One such prior art game is described in Wade U.S. Pat. No. 791,118. This game utilizes political and geographical facts and area locations. The Leading cards, representing the main geographical and political areas, are played when they correctly form one of the borders with the previously played Leading card. River and ocean cards, called "Switch" cards, are provided and represent a political division boundary. The "Switch" cards are wild cards and may be played when the player has no playable Leading card. Following the "Switch" card play, only a "Leading" card that borders the Switch card, or if no Leading card is held, another Switch card held by the player may be played. In all plays where a hand-held card cannot be played, a card from the undealt deck must be added to the player's hand until a playable card appears. A single wild card, a "Capitol" card, may be played when there is no Leading card available and any other card may be played on a previously played Capitol card. However, in the attempt to prevent blocking of the game, the use of the "Switch" card as a wild card loses its teaching value to the player. Also, in the Wade game, the players must be knowledgeable about the locations of the areas represented by the Leading cards to play the game and means is provided in the game to educate the young and beginning player of the area locations. Thus, such a game is not an educational game for the uninformed and beginning player. Additionally, political and geographical facts are printed on each of the Leading cards, these facts are used only in the game when the player who has only one card left in his hand and is about to end the game. At this point in the game, the other players are permitted to quiz the prospective winner about any of the facts printed on the Leading card. However, it is possible for a player holding more than one card to end the game if he is holding cards that can be played on one another, thus avoiding the need to answer or learn any facts. Finally, many of the facts printed on each playing card are far too difficult and are relatively unimportant to memorize, especially for beginner's and youngsters, such as square miles occupied by each state, the length of rivers, and the width of the oceans.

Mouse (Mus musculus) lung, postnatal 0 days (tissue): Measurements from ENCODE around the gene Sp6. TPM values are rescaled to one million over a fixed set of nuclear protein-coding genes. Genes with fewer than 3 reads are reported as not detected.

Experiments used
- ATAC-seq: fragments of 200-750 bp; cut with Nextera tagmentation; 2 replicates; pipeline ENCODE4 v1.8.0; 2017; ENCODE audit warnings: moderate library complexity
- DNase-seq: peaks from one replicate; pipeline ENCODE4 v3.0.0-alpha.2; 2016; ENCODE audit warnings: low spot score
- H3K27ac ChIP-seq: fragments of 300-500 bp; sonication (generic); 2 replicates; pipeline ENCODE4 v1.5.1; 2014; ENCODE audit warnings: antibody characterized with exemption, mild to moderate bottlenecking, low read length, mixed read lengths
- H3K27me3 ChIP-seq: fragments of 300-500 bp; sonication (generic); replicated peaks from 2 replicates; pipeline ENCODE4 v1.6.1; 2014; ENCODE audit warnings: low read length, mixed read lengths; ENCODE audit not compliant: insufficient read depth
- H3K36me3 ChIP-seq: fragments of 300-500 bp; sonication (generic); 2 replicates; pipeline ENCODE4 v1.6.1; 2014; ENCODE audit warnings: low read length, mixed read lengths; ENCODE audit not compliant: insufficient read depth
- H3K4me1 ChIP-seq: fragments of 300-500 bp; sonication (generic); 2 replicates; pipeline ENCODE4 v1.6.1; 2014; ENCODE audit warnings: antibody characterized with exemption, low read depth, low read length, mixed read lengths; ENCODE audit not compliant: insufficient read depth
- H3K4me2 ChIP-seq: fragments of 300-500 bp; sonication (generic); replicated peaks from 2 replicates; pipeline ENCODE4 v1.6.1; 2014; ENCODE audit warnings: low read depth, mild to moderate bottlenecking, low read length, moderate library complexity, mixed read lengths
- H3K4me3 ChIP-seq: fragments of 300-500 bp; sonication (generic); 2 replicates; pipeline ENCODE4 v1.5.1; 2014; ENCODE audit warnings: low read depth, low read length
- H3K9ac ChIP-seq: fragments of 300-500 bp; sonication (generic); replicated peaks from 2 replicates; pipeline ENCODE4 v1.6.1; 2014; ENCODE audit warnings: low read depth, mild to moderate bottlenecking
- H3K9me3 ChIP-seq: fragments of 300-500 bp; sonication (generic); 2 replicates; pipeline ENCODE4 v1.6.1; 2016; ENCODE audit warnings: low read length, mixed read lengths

In McGeorge et.al. U.S. Pat. No. 506,648, the political divisions (states) have the names of their political or geographical boundaries printed in the margins of the rectangular cards. This permits the cards to be placed next to each other to simulate, in a loose map-like manner, what political divisions border on each other. Also, each state card is also imprinted with the identical type of political and geographical facts concerning the particular state, for example, the capitol city, the population, and the area. Thus, only a small portion of the game is related to the education concerning the boundaries of the states. Also, there are no cards representing waterways or foreign national boundaries and when playing the game, there are no incentives to memorize or learn either the boundaries of the states or the facts related to the states.